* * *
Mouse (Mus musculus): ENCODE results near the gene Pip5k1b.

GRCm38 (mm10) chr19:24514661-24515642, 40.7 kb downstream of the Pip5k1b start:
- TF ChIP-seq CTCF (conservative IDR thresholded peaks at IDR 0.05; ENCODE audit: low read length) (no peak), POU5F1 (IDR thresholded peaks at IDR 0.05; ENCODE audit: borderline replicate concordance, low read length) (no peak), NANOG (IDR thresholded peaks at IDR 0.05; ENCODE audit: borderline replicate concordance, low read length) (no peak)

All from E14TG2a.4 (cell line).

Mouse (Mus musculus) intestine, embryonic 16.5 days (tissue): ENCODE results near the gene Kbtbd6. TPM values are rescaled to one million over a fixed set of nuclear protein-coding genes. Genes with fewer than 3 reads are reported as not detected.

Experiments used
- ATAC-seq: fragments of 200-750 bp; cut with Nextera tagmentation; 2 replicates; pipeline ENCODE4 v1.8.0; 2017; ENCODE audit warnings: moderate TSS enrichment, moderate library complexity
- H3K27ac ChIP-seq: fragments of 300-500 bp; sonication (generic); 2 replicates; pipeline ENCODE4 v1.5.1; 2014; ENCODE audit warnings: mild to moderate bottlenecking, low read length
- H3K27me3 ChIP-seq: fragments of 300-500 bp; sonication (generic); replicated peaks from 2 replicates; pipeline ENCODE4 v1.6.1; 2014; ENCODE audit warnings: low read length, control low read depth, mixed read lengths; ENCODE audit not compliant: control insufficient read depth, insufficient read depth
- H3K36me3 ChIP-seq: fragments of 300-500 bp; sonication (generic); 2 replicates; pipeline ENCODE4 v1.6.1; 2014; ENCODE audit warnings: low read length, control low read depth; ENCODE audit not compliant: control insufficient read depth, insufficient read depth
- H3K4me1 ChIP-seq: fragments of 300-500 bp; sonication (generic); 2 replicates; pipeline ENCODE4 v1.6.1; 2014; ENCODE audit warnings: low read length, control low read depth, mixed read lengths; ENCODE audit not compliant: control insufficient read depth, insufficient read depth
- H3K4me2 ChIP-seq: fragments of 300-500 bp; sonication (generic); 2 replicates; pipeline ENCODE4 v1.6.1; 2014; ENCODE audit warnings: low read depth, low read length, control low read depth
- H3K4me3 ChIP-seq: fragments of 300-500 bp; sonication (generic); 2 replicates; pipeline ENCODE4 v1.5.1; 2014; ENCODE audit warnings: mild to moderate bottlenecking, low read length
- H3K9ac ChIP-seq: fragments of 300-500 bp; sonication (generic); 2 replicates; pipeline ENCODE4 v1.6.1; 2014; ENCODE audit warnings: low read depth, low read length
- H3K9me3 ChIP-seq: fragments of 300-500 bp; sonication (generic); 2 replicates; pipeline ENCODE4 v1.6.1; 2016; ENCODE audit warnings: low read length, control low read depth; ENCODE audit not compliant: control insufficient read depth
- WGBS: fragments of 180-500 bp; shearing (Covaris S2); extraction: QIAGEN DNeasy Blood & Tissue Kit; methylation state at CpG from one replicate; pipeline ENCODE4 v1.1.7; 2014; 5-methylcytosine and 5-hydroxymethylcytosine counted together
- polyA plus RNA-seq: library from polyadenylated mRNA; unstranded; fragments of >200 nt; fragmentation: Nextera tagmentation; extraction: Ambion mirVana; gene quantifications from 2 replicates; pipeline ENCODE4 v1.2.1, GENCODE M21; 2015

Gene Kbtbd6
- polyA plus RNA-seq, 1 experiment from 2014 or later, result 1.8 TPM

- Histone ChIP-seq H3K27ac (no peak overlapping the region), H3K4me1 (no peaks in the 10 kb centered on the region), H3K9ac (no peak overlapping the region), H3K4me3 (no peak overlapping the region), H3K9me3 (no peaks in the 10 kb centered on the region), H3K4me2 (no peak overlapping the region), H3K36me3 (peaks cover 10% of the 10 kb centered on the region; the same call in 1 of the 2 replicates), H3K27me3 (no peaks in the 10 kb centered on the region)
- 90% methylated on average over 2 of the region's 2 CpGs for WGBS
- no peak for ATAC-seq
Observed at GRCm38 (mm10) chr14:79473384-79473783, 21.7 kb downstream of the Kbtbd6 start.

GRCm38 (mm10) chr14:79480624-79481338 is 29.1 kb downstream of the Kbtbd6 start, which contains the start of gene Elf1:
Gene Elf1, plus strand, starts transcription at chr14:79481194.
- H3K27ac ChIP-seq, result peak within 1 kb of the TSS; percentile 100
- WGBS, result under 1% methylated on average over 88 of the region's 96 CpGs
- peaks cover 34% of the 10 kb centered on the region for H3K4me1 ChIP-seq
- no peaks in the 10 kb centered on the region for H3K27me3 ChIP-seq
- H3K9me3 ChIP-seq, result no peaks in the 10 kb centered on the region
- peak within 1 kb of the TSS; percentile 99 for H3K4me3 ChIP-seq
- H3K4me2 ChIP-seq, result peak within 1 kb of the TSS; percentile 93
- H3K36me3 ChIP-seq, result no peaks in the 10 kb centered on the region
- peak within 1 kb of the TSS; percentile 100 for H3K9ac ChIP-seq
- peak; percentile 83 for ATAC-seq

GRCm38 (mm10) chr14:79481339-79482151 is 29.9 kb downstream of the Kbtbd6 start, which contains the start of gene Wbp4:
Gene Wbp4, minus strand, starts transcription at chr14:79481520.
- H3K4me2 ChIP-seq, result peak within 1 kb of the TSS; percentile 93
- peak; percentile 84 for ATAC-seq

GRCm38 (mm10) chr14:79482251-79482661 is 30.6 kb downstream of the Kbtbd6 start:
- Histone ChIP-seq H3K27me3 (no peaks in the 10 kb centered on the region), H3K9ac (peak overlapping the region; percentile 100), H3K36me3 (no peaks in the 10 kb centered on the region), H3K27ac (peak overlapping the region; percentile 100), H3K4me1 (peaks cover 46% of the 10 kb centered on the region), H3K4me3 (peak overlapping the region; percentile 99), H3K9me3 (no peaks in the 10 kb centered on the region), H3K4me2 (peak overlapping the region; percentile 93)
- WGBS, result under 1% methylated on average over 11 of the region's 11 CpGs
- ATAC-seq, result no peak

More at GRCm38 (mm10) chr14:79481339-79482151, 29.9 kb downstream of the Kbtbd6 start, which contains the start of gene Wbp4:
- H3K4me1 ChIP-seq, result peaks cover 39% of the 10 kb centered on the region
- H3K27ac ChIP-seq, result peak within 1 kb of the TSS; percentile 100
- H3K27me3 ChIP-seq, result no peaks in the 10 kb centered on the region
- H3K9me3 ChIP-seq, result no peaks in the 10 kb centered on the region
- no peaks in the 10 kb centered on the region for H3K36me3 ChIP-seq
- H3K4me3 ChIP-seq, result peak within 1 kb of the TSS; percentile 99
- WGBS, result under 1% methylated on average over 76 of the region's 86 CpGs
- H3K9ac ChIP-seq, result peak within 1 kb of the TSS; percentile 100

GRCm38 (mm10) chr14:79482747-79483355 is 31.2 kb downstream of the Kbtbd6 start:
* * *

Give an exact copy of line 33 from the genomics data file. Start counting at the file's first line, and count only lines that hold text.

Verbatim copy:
- H3K36me3 ChIP-seq, result no peaks in the 10 kb centered on the region